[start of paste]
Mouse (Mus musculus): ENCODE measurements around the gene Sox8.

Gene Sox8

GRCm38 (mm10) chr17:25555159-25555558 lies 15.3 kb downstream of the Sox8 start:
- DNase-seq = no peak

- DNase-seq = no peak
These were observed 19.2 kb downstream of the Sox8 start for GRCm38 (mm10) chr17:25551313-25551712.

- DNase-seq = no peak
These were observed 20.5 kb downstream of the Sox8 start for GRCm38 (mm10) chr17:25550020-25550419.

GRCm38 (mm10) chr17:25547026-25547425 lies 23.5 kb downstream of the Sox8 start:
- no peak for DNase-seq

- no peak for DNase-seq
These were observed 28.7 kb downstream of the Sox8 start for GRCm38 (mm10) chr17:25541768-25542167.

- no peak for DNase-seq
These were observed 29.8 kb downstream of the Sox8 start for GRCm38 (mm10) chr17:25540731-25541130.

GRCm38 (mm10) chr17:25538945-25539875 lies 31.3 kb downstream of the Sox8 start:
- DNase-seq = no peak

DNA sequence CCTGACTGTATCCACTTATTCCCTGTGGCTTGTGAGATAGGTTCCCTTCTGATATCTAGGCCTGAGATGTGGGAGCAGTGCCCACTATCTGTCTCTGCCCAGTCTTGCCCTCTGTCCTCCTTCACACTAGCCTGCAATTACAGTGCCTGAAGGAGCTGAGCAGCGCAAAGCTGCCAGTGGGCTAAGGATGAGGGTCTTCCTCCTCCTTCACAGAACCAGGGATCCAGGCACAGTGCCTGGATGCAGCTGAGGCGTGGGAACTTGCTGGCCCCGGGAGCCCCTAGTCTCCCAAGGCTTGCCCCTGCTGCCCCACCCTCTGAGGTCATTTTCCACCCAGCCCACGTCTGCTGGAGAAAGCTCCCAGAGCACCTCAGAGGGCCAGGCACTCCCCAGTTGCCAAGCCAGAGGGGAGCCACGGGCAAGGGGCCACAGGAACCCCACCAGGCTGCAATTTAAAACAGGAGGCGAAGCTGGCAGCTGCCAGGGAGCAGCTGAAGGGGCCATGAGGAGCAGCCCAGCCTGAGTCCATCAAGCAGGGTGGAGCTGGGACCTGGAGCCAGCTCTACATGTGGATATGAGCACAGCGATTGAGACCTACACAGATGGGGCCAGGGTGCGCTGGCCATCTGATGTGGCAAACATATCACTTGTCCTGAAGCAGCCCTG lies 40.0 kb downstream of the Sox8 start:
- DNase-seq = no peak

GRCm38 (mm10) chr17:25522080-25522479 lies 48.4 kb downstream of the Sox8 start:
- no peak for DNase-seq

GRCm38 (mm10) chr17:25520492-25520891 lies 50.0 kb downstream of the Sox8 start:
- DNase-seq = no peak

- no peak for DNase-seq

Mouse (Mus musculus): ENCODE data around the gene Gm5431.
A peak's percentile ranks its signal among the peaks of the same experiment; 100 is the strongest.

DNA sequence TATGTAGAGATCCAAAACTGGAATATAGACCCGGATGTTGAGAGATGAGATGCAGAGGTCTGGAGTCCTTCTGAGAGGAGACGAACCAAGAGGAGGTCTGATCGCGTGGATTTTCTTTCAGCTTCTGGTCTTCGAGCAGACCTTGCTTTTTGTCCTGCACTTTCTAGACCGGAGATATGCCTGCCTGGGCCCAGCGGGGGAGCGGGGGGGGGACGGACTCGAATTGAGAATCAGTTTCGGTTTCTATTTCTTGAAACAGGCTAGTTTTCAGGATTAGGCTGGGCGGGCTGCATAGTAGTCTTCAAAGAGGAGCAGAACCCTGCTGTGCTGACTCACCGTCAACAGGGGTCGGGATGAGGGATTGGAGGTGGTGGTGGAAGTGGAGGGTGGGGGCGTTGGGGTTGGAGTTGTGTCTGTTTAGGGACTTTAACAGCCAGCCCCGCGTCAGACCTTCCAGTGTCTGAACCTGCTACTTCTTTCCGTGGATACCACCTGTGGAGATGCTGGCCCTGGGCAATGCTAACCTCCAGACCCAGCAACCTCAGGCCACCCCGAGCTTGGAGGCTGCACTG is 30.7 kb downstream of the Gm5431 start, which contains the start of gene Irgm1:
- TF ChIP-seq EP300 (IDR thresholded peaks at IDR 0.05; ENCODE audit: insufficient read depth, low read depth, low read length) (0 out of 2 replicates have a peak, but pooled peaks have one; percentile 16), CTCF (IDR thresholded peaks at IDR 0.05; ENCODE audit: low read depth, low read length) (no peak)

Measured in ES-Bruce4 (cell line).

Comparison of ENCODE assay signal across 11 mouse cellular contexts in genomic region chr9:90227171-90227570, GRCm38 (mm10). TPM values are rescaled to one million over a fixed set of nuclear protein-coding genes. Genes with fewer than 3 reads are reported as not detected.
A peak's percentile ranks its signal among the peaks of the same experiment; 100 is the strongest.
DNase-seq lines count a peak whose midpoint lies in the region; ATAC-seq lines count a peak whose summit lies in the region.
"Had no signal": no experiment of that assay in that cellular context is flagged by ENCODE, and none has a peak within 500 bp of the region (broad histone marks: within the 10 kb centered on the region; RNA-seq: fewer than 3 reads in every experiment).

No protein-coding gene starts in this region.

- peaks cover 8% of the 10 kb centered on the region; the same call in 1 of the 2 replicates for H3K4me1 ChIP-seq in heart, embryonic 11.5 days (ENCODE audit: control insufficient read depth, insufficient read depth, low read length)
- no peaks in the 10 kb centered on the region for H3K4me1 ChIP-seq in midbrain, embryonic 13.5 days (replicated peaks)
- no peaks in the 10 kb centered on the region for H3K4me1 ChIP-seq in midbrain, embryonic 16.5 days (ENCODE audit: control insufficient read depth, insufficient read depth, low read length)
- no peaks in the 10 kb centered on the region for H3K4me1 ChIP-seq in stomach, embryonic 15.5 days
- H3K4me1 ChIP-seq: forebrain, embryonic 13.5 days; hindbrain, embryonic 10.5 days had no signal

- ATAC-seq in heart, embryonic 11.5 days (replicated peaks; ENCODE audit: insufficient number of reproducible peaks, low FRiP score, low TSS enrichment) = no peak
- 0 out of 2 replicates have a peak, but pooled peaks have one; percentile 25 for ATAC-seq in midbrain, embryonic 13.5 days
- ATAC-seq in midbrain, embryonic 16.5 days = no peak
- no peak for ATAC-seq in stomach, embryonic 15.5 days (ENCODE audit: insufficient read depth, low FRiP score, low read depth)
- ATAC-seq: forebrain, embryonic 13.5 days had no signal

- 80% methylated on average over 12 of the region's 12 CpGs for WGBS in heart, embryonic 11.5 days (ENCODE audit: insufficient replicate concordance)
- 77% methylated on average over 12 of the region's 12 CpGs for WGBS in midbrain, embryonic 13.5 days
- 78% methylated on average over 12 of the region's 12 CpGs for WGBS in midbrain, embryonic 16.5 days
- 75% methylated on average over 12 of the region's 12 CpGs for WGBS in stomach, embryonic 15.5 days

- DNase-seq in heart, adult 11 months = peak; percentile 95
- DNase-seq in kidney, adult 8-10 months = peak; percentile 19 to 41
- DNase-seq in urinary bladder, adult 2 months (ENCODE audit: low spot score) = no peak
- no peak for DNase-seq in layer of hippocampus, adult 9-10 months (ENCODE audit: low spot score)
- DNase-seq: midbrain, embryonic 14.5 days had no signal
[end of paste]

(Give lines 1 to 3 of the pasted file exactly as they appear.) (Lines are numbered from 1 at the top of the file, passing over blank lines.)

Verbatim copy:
Mouse (Mus musculus): ENCODE measurements around the gene Sox8.

Gene Sox8

GRCm38 (mm10) chr17:25555159-25555558 lies 15.3 kb downstream of the Sox8 start: